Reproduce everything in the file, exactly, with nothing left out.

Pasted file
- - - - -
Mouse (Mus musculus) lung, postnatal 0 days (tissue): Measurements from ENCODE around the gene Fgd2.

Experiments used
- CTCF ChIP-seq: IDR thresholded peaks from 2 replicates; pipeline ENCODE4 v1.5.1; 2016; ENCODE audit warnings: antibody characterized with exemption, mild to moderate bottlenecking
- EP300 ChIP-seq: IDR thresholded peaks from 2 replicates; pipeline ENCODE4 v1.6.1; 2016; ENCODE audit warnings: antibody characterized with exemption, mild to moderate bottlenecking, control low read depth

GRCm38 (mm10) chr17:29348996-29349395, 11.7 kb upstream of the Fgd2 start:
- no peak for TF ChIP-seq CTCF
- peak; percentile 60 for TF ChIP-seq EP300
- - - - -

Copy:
Mouse (Mus musculus) lung, postnatal 0 days (tissue): Measurements from ENCODE around the gene Fgd2.

Experiments used
- CTCF ChIP-seq: IDR thresholded peaks from 2 replicates; pipeline ENCODE4 v1.5.1; 2016; ENCODE audit warnings: antibody characterized with exemption, mild to moderate bottlenecking
- EP300 ChIP-seq: IDR thresholded peaks from 2 replicates; pipeline ENCODE4 v1.6.1; 2016; ENCODE audit warnings: antibody characterized with exemption, mild to moderate bottlenecking, control low read depth

GRCm38 (mm10) chr17:29348996-29349395, 11.7 kb upstream of the Fgd2 start:
- no peak for TF ChIP-seq CTCF
- peak; percentile 60 for TF ChIP-seq EP300